Coaching parents: Peter Wood on supporting your student athletes

Parent and athlete conferences teach the importance of supporting ones child


Rajas Habbu and Kamyar Moradi

On Sept. 25, parents of MVHS athletes trickled into the auditorium. All of them wanted to hear PAC, or the Parent Athlete Conference, representative Peter Wood share his thoughts about what role parents have in MVHS athletics. Throughout his presentation, he invited the parents to participate in various activities in order to help them understand the importance of communication. As the presentation went along, Wood talked about how its the parent’s job to support and encourage their child through difficult times.

“When kids see their parents crossover into a coaching mode, that relationship breaks down,” Wood said. “[A] child makes a mistake or loses the game or isn’t getting enough playing time, according to the parent, should not say a word, that is not their area.”

In most parent-athlete relationships, there is an over acting force that makes parents or supporters overly protective and that, in a way, can have a negative effect on a child. Wood said that it is better for a parent to give their child their space and only engage once the child is comfortable.

“When a parent acknowledges or identifies great teamwork, physical fitness, perseverance, bouncing back from mistakes, parents should [support] their child in those ways,” Wood said.

Athletic director Nick Bonacorsi believes that a parent has many different roles when it comes to supporting their child, but the biggest support that any parent can give is just simply watching them.

“Sometimes its parents that do not attend, [they] are not there to be a physical support,” Bonacorsi said. “As we build a different culture,the message gets to parents and [they understand] the significance of the role they play.”

Bonacorsi and Wood believe that it is the coaches responsibility to ensure that parents do not get in the way in their child’s athletic career.

“That’s certainly the coaches role. We tell them that in all our workshops, your job is to train the parent on how to be a sports parent,” Wood said.

From personal experience as well as studying the subject, Wood concluded that this type of coaching is effective and he is able to see the results. Wood believes that this coaching can improve the mental health of an athlete and grow the relationship between the athletes and their parents.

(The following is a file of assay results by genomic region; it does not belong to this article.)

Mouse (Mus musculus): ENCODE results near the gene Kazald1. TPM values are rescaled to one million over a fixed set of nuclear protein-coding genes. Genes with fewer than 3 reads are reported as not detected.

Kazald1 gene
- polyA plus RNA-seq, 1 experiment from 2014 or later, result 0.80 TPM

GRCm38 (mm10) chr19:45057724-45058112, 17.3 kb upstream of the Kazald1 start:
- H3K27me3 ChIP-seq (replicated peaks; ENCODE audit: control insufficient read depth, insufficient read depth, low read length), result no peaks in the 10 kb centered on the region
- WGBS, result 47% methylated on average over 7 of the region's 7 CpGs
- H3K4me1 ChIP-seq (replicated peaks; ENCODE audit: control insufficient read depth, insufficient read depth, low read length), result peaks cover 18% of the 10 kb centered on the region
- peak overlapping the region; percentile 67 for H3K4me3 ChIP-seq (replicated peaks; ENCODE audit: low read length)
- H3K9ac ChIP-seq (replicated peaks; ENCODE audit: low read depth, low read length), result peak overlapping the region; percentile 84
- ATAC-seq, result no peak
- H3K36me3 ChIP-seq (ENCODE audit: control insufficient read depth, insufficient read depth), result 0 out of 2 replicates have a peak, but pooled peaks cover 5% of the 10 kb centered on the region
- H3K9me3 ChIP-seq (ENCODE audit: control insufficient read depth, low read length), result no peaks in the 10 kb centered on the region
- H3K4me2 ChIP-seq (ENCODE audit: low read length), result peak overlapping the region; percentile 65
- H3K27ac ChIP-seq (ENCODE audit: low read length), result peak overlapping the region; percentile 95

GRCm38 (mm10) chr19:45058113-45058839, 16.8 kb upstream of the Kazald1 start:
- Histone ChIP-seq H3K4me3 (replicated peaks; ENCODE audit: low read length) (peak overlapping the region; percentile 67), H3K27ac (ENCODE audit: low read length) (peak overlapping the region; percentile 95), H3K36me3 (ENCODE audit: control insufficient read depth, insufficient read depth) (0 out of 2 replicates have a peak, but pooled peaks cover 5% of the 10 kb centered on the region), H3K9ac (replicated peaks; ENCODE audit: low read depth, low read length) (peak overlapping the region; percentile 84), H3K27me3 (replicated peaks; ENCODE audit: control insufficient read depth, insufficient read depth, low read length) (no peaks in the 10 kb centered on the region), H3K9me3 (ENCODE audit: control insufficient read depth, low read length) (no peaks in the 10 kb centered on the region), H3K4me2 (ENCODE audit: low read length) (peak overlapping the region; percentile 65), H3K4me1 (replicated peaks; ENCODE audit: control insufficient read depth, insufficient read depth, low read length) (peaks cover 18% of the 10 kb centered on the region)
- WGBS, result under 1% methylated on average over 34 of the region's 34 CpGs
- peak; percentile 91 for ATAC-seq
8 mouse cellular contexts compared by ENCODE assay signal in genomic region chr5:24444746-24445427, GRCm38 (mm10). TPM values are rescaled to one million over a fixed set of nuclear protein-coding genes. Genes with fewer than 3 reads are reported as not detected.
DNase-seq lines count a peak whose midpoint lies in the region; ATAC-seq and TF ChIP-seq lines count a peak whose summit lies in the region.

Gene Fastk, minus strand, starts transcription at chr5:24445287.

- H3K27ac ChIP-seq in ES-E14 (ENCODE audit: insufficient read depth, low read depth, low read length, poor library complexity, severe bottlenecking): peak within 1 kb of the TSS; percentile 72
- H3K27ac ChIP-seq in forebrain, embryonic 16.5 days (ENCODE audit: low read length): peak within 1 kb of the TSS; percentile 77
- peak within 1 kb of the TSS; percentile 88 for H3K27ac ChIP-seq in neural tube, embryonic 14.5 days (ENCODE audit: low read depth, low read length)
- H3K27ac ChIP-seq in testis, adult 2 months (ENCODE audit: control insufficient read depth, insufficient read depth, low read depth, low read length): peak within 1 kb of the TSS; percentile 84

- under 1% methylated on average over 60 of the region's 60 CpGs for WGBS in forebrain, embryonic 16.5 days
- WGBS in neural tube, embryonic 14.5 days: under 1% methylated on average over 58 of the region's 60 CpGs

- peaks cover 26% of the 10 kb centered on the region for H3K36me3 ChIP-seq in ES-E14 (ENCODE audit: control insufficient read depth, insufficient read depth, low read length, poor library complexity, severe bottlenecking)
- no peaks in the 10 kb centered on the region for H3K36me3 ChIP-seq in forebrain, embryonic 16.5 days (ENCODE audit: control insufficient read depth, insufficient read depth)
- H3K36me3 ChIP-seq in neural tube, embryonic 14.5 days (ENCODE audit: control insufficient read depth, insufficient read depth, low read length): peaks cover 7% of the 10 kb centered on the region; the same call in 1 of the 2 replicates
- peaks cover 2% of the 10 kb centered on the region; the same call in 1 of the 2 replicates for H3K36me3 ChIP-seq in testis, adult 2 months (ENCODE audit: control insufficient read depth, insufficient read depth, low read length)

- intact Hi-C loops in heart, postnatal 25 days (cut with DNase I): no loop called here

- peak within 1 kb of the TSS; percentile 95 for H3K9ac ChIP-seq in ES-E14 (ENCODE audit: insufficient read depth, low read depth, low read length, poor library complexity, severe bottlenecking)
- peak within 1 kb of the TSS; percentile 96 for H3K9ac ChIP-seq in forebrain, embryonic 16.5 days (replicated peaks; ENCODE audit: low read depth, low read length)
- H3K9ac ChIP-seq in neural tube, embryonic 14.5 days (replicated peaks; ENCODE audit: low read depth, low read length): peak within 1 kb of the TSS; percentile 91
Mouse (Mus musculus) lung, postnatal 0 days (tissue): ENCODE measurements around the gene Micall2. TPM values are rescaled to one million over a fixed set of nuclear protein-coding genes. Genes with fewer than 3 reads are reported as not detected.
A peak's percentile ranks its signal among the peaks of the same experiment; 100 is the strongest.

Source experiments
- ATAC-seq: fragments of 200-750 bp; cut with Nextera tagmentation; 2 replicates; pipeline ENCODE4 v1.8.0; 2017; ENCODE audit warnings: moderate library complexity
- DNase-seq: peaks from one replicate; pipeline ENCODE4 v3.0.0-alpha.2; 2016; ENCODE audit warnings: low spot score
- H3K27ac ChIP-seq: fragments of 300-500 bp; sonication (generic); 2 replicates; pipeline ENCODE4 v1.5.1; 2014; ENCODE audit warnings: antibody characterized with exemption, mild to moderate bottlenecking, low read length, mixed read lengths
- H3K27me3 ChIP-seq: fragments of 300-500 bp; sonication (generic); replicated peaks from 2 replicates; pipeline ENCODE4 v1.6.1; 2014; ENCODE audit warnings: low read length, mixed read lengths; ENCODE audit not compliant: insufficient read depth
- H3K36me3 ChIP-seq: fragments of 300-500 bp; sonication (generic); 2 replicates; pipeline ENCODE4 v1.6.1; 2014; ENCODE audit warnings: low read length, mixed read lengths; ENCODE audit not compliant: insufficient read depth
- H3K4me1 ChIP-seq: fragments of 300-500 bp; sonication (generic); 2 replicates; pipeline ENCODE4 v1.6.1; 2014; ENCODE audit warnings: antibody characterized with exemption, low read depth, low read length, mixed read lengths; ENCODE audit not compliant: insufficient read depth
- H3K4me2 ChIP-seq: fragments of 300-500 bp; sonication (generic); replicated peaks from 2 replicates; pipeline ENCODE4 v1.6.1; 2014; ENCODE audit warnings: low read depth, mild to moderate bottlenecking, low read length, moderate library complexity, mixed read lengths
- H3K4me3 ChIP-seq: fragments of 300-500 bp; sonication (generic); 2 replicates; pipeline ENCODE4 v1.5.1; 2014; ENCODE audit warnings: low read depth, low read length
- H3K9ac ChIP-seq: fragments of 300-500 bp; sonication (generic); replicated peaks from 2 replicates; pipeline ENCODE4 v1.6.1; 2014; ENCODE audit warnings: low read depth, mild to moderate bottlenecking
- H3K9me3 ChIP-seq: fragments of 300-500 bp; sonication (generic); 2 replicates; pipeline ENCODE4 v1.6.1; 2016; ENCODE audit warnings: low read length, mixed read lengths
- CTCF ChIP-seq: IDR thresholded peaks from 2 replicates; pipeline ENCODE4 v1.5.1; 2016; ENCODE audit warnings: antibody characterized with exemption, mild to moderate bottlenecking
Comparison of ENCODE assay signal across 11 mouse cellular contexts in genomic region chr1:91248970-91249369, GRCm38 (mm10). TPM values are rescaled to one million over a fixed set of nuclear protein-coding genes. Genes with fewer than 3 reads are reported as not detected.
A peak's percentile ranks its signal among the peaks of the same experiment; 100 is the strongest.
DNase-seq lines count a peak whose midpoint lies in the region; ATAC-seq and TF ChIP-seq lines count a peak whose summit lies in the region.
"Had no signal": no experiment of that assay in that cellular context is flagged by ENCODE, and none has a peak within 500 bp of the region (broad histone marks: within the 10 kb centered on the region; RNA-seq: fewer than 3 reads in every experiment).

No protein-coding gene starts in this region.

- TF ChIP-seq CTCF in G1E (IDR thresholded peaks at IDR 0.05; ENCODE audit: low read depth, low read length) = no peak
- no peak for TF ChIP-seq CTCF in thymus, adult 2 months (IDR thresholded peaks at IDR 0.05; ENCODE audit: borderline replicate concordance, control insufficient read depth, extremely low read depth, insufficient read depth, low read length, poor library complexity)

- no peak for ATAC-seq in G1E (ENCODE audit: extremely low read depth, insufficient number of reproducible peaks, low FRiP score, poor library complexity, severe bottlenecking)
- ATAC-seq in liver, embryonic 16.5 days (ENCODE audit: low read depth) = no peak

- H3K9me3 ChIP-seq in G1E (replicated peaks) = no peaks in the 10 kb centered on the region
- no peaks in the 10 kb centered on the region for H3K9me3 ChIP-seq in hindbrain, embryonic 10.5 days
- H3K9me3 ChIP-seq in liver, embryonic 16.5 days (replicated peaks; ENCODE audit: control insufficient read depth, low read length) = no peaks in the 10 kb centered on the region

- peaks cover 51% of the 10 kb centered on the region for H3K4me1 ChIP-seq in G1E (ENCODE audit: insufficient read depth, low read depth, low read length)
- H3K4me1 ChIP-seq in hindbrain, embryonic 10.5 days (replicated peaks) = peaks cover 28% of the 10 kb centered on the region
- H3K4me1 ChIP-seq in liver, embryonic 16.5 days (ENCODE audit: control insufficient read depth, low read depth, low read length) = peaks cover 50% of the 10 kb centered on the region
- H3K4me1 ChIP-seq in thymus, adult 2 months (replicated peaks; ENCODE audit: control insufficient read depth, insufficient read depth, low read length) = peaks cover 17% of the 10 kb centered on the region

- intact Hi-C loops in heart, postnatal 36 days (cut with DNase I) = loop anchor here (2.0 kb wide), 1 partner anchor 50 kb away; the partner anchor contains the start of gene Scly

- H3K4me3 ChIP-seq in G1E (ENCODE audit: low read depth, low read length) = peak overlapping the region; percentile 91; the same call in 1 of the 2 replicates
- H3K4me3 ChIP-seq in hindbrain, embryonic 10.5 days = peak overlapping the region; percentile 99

“When the coaches [are] coaching and the parent is parenting in the way that we talked about, we’re talking about happy fun kids,” Wood said.

Especially when it comes to school, there is pressure on a athletic and a academic level. It is necessary that parents be the support that will help them be successful in both athletics and academics.

“Our community does not know that we’re also highly successful athletically, compared to other schools that rank as high as we do academically,” Bonacorsi said. “There’s a lot of pressure on our athletes to do a lot, and that sometimes spreads them thin or gets in the way of their commitment.”

MVHS parent Saikat Saha believes that it is necessary for child athletes to enjoy the sport for them to manage it. Saha believes that sports teach children skills that will be needed later on in life.

“It really teaches you how to play in a team…when you go out after your school is over, teamwork is very essential in [a] workplace,” Saha said. “These are characteristics that will help you to succeed in the future. It’s really essential.”

Throughout the course of the presentation, Wood highlighted the importance of giving a child their space and how it is necessary it is to talk to children once they are ready to communicate. He emphasized the fact that most athletes do not wish to speak to their parents after their game and parents should respect that.

“When the coaches are coaching and the parents are playing their role, the kids are way happier, they have a lot more fun and the win losses don’t even play in with the feel and satisfaction of being on a team at that school,” Wood said.

Being a very enthusiastic parent, Saha believes that it is his responsibility to give his child space and not be emotionally invested in their sport. After the presentation, he understood what adverse effects that could have on a player and will try to limit his actions.

“One thing certainly I would like to avoid is to be critical, and analyze the game right after the game,” said Saha. “Coach Wood was talking about ‘self analyze’ and ‘self talk,’ I think this is really critical.”